Starting last week, we saw some of the market’s biggest momentum trades sell-off on basically positive earnings reports.
I’m referring to Apple (Nasdaq:
AAPL), VMWare (NYSE:VMW), F5 Networks (Nasdaq:FFIV) and many of the other tech companies that are helping companies lower costs or are associated with the surge in handheld gadgetry.

But last night, Qualcomm (Nasdq:QCOM) reported good numbers and the stock is actually higher. NetFlix
(Nasdaq:NFLX), too. Though not in the same sector, Caterpillar (NYSE:
CAT) is also up after good numbers.

Could we be seeing a shift from the “sell first” mentality that emerged last week? Well, if we are, it’s coming against a backdrop of deteriorating economic news.

New unemployment claims jumped back up to the 450K level, durable goods orders took a nosedive, and Standard & Poor’s cut Japan’s credit rating on debt concerns, and also said that Portugal, Ireland Greece and Spain were stuck in recession for 18 months.

*****Now, let’s get to your letters on the “austerity vs. growth” topic. I received a ton of letters from you, with
some very well though out responses. I wish I could reprint them all, but I’d probably have to pay for the extra bandwidth this letter would require.

So I’ve selected some representative ideas, and edited them as well. Oh, and so you know, austerity is the unanimous
choice.

*****Yochanan Q. wrote:

As an investor, it’s easy to say that I ONLY
want what will bring growth figures to our economy….that does
not mean
that that is the right choice. We can
continue deficit spending in hopes of economic growth but such growth
will NOT be bigger than a growth in the deficit!

Too often, we as Americans are more concerned with
what goes on in our own backyard than what’s affecting the country as a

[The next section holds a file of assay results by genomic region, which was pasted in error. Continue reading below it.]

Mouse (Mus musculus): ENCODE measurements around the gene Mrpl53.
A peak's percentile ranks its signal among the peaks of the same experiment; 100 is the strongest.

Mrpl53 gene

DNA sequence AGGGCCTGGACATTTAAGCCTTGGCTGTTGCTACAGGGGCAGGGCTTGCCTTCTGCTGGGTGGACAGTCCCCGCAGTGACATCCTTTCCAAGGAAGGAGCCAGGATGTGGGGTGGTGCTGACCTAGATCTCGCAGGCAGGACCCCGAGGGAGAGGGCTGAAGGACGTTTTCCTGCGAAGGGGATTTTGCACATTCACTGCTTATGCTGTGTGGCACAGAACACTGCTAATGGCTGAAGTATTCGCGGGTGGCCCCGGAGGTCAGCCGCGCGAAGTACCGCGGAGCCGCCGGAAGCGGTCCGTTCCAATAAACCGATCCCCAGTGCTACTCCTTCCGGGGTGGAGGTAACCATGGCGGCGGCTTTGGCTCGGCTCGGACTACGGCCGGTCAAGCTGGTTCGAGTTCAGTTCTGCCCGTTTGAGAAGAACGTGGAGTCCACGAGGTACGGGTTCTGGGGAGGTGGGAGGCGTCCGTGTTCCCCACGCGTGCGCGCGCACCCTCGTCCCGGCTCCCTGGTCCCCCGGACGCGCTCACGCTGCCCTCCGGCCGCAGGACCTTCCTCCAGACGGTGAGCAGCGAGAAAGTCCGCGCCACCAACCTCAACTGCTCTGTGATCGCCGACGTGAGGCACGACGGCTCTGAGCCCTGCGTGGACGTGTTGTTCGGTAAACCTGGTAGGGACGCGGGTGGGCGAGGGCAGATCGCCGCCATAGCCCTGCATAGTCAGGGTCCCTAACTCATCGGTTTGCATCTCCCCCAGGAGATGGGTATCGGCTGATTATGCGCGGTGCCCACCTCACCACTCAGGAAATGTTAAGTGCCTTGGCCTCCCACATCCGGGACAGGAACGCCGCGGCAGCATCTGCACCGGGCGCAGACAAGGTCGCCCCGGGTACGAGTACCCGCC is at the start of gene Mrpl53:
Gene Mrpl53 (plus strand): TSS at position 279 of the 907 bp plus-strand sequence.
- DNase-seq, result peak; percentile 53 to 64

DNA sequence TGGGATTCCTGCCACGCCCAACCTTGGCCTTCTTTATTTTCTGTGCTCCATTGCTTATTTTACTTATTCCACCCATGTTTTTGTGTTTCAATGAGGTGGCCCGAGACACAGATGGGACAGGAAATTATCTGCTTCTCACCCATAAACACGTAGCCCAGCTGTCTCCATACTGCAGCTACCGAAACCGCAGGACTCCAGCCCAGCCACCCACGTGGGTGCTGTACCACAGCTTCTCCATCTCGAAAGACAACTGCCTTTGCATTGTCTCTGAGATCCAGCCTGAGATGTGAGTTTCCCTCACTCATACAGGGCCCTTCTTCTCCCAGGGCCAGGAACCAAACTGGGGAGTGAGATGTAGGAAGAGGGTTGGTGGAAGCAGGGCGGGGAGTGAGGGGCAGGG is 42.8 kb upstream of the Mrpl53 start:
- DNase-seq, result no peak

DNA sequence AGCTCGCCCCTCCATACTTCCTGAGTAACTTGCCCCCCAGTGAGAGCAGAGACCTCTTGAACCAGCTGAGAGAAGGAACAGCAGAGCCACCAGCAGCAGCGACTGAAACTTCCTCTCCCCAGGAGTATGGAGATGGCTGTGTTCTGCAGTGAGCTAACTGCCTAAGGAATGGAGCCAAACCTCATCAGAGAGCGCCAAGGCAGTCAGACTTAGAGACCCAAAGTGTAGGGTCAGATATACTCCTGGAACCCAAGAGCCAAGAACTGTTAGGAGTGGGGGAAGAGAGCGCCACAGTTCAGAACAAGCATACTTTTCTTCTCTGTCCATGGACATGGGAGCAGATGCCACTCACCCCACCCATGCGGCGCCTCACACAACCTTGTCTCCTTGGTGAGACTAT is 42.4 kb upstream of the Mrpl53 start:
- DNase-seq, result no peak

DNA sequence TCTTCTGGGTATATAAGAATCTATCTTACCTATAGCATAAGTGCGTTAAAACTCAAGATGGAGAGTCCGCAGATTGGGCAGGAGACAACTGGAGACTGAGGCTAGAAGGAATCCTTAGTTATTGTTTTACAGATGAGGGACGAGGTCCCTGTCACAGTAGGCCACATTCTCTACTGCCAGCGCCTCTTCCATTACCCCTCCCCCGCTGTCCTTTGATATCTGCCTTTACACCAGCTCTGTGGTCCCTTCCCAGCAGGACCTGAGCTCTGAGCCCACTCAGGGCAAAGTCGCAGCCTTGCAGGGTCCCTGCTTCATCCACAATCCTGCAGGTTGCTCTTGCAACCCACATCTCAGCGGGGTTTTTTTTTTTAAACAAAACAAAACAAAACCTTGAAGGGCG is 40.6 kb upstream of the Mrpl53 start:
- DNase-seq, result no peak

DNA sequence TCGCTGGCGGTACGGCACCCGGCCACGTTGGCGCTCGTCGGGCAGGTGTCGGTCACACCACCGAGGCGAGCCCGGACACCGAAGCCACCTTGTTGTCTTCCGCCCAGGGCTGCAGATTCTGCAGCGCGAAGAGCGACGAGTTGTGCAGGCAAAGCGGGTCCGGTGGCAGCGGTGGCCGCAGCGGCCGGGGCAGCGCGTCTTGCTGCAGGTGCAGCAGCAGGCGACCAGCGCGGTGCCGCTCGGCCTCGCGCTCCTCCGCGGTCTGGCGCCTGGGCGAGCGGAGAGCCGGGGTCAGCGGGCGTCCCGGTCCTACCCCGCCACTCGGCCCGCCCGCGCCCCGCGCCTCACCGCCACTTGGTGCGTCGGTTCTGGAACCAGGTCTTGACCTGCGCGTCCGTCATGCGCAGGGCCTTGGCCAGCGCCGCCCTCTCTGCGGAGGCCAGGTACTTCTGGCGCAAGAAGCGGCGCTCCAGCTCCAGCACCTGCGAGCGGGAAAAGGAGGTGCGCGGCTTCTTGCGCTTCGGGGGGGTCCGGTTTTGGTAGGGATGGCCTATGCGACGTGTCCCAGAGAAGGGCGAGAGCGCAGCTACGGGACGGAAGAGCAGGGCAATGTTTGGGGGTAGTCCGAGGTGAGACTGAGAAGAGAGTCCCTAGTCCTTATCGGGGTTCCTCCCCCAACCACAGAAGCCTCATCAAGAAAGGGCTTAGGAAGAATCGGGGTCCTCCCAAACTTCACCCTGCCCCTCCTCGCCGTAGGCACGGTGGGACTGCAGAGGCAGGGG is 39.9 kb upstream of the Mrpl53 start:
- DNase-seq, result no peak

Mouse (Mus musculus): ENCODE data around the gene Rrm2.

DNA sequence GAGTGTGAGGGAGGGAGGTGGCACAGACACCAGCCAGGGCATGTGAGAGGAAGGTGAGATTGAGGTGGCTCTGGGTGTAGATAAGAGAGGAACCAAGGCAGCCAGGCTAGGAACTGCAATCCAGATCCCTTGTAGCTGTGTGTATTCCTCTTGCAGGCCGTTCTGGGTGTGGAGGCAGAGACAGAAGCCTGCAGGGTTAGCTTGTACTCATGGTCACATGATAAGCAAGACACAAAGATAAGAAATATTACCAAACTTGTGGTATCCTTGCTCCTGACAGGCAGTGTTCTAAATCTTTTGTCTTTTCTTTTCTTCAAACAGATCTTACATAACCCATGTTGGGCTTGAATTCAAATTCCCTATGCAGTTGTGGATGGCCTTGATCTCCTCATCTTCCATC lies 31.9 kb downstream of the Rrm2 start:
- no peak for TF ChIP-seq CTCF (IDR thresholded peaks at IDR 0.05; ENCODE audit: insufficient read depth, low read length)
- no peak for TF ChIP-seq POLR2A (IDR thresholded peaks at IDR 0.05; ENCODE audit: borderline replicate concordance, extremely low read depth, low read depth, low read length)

whole. Hard to imagine that changing much, but it’s a good
sentiment.

*****Jon V. wrote:

Why in a global market economy with open
boarders and free trade are AMERICANS paying 3 to 10 times what Europeans
and Canadians pay for Rx drugs?
While I do believe in free markets, the Feds policy is imposed
and not a function of market forces. I believe that the removal of income
generation from fixed incomers in also a huge part of the lack of
consumer activity. But part of the decline in the status of our country
has been the shifting of wealth from the people to the banks.

The observation that lowered interest rates
effects a wealth transfer from fixed income investments is a good point.
It’s almost as if Americans pay twice, we contribute to Social Security
for the current retired generation. Then our own retirement income gets
redirected back to support economic growth.

I personally do not support completely free
markets. Aren’t high prescription prices (and high health care costs in
general) a function of a free pricing environment? I would also add that
the wealth transfer to banks might be even more stark in a completely
free market. Some regulation that reflects the will and needs of the
people is a good thing…

*****George G. wants to change the
question:

Austerity or growth: Are those really the only
two choices?

Good point. Too bad politicians, and many
Americans alike, tend to think in either/or terms.

*****Leigh P.wrote:

For the long term heath of the Nation
,,,

Published by Wyatt Investment Research at